The Pacific Forum has lost a treasured mentor and friend. The passing at 95 of retired Lieutenant General Brent Scowcroft, USAF on August 6 is another loss to our country in a challenging year. Brent Scowcroft is the only person to have served two US presidents—Gerald Ford and George H.W. Bush—as National Security Advisor. At a more personal level, Brent Scowcroft was chairman of the Pacific Forum for more than a decade, from 1993 to 2006.
General Scowcroft is renowned for managing the end of the Cold War and, amid some controversy, reopening US relations with China’s leaders after the Tiananmen Uprising. His work on nuclear weapons policy—to ensure that they never again be used—was also vital. Brent is also broadly seen as a modest man. But for us at Honolulu’s Pacific Forum, we will remember and cherish his wisdom, good counsel, and friendship. As chair of Pacific Forum’s Board of Governors, he replaced another remarkable diplomat, Ambassador Philip Habib.
On his many visits to Hawaii, Brent did what he did so well—mentored young and old scholar-practitioners in “enlightened realism.” He spoke to the community and listened and talked with younger scholars. He was deeply interested in the Asia-Pacific, and not just China. He valued America’s alliances—with Japan, South Korea, Australia, Philippines, and Thailand—and knew that Hawaii was a place where these vital relationships were nurtured.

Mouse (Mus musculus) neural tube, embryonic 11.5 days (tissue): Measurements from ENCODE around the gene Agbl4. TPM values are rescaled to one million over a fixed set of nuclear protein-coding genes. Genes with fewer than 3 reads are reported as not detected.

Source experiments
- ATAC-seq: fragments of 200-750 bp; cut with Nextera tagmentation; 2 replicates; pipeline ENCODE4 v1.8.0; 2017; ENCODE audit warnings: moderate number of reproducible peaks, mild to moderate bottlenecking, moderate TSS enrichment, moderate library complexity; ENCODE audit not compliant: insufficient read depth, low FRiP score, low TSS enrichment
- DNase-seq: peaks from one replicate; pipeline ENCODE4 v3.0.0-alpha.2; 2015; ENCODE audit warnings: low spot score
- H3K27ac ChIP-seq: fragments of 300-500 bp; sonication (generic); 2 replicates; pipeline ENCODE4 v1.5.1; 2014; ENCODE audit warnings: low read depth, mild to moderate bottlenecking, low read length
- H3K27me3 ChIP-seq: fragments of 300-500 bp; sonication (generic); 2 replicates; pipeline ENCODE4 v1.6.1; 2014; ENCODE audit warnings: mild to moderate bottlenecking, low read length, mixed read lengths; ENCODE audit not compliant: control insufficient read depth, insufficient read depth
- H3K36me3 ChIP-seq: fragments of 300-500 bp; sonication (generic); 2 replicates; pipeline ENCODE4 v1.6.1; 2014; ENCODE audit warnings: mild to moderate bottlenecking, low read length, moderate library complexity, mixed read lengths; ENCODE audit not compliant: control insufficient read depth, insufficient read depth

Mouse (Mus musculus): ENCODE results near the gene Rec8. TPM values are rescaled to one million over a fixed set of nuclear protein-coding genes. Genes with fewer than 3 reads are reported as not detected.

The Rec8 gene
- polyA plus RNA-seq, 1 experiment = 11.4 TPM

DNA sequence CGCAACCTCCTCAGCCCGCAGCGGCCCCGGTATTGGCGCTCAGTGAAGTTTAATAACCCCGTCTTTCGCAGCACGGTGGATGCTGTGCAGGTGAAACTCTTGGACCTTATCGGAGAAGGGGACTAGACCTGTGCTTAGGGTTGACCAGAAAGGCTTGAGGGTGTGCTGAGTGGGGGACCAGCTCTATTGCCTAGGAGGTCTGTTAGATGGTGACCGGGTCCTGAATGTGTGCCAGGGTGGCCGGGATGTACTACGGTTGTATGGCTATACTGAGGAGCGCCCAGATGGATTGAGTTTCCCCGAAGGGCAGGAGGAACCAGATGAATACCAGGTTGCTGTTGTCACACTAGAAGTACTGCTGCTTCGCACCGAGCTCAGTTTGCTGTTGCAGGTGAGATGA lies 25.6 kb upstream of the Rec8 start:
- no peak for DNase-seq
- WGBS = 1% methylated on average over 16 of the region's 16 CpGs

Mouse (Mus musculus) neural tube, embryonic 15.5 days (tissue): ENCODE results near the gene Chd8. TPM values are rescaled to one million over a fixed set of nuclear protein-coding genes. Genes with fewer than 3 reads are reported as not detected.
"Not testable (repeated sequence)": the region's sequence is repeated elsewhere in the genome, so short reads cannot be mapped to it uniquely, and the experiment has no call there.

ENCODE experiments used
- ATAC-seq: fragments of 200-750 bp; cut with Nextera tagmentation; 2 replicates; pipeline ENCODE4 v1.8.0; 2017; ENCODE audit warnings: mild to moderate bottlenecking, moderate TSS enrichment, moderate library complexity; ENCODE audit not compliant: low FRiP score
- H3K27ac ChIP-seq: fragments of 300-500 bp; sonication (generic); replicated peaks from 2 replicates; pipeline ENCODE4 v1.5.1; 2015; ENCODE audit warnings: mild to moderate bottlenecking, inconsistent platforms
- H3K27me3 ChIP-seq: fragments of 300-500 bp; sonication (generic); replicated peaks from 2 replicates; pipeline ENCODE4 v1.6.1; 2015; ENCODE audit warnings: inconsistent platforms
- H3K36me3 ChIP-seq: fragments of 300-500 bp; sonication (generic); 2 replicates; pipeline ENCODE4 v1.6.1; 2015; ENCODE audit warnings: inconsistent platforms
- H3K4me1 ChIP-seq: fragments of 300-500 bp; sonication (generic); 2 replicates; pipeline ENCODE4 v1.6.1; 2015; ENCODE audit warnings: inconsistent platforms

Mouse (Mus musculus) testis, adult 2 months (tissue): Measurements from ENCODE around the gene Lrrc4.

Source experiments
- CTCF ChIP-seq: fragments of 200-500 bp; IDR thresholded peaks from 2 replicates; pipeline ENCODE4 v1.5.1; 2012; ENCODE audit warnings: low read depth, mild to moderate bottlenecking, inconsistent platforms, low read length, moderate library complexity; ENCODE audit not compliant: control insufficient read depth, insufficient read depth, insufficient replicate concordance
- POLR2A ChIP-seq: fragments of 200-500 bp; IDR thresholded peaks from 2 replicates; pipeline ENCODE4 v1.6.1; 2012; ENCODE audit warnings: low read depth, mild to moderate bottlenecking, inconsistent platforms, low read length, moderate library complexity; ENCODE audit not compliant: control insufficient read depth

As a person, Brent exemplified his roots in the Utah produce business by always letting others take the credit. Brent thrived as the antithesis of so many in Washington, D.C. He did not seek power, fame, or fortune, but lived a life of service to his country. He was, and remains, a role model to anyone aspiring to public service.
The book that Brent wrote with his boss, President George H.W. Bush, A World Transformed shows that a great leader not only knows what to do, but, as the key advisor, has to figure out how to do it. With Gorbachev and the end of the Soviet Union and, with it, the Cold War, Scowcroft and Bush showed the qualities truly needed—caution and moderation. They knew that a boastful victory march would not work—indeed, might have brought it all down.
The book also addresses Desert Storm, the 1991 rollback of Saddam Hussein’s Iraqi invasion of Kuwait. President Bush and Scowcroft saw limits and their three-page discussion of why the US should not have marched into Baghdad after pushing the Iraqis out of Kuwait in 1991 still looks right. They understood, and factored in, the second and third order consequences when contemplating the right actions to take. And, in August 2002, General Scowcroft published an Op-Ed recommending against a new Iraq invasion to President George W. Bush. Many of us regret that that advice was not taken.
Into the 21st century, Brent continued to work for the country on issues such as Turkey and China, as always, with a low profile.
We at Pacific Forum will miss General Scowcroft—he was always available to us, even in later years. His example lives on, and inspires the many young Fellows and future leaders—our next generation—who will hopefully follow in his footsteps.
James A. Kelly (firstname.lastname@example.org) is Chairman of the Board of Directors at Pacific Forum International and the former US Assistant Secretary of State for East Asian and Pacific Affairs.
Ralph Cossa (email@example.com) is President Emeritus and WSD-Handa Chair in Peace Studies at Pacific Forum International.
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